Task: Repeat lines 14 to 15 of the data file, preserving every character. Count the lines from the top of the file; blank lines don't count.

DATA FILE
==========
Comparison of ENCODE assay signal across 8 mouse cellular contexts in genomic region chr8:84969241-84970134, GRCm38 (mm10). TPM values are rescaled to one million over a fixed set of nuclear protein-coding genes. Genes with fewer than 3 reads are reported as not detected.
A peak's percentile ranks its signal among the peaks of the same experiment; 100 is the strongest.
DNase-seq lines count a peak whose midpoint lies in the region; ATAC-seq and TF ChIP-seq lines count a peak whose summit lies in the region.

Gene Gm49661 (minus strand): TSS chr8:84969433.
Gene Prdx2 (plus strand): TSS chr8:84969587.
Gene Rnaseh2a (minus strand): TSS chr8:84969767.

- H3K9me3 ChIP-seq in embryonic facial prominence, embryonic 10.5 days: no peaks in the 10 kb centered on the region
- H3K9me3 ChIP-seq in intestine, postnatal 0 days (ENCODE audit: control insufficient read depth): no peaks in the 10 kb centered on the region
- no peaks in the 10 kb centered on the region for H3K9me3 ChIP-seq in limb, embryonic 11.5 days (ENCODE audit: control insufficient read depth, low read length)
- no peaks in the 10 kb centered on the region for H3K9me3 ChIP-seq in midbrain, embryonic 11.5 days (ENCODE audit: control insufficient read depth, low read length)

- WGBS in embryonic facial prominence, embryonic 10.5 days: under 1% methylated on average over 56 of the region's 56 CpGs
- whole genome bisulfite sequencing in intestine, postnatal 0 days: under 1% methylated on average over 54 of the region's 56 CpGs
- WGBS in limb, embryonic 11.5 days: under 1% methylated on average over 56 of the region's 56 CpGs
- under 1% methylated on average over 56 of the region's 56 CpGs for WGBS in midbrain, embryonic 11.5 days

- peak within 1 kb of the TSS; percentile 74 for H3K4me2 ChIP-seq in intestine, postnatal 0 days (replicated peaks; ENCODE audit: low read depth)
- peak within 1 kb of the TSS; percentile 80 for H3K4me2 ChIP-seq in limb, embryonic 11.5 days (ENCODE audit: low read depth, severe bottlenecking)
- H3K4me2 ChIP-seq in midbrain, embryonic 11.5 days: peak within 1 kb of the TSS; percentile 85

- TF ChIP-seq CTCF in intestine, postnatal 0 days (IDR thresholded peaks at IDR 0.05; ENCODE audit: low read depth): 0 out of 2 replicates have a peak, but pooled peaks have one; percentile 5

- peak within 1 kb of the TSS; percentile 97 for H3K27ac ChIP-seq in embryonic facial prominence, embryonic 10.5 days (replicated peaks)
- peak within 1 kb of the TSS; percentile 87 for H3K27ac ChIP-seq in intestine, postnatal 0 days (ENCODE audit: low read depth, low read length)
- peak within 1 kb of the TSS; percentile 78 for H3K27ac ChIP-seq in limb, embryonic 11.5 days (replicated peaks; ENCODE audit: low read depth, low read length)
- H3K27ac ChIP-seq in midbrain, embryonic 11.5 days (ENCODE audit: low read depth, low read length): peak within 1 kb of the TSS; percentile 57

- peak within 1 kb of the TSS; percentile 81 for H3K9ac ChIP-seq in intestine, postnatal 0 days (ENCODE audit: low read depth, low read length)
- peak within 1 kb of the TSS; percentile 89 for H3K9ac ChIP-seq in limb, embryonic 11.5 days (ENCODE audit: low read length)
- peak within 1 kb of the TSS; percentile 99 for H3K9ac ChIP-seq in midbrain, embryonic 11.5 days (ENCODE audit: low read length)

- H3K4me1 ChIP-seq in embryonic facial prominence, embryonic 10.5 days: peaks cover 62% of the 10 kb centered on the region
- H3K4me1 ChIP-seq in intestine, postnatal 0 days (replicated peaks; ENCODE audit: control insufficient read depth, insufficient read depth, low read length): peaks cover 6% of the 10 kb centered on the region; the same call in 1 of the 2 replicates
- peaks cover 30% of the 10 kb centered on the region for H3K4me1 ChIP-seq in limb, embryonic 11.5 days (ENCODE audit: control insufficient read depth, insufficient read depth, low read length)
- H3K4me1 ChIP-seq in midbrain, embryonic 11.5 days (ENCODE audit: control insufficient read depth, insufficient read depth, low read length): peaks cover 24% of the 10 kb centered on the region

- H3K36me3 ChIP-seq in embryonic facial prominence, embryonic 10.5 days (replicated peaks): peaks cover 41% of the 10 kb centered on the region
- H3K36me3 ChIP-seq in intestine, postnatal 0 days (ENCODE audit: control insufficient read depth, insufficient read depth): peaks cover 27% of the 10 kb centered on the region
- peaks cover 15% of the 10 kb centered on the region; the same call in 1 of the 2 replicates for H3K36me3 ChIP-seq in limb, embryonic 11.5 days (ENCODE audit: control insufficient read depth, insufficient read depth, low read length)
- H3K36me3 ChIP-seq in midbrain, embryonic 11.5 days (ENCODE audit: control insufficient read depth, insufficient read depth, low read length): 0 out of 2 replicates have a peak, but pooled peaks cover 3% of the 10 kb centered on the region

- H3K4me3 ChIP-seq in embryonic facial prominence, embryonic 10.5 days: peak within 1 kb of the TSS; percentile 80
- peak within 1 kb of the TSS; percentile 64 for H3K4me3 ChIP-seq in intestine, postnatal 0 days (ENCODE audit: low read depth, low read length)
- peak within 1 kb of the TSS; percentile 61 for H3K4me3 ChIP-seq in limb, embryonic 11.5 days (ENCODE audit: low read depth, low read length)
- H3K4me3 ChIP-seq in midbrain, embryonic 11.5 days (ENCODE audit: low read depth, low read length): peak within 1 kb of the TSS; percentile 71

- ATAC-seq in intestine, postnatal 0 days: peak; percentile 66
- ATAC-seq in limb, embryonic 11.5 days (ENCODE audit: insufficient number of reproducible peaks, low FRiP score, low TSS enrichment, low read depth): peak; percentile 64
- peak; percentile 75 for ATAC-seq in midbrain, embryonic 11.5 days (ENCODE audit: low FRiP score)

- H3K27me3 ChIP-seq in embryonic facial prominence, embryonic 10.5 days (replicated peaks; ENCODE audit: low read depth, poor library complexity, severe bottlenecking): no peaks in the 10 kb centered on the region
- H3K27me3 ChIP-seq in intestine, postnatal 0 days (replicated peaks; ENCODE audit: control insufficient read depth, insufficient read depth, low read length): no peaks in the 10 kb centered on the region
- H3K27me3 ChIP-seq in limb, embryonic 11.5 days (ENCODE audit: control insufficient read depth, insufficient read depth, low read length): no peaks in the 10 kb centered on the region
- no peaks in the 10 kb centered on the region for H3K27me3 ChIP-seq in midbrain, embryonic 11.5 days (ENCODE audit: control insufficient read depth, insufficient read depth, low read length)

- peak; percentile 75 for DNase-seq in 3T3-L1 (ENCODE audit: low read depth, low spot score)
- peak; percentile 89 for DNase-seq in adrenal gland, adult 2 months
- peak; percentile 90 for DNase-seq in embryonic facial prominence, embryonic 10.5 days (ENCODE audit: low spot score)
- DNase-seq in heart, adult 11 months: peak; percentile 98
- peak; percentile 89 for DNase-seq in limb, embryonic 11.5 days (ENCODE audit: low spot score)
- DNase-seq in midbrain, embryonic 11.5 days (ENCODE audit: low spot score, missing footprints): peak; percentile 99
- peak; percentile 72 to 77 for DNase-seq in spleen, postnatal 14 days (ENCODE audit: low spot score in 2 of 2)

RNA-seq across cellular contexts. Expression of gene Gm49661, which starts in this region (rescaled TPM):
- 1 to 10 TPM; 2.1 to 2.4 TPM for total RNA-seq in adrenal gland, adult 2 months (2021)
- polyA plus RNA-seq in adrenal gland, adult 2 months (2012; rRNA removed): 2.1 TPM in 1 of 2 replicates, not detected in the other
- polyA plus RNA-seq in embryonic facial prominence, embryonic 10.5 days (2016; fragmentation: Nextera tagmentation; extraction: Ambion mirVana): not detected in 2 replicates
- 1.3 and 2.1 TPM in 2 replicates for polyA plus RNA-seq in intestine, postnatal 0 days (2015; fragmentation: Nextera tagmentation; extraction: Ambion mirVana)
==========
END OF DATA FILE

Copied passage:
- under 1% methylated on average over 56 of the region's 56 CpGs for WGBS in midbrain, embryonic 11.5 days

- peak within 1 kb of the TSS; percentile 74 for H3K4me2 ChIP-seq in intestine, postnatal 0 days (replicated peaks; ENCODE audit: low read depth)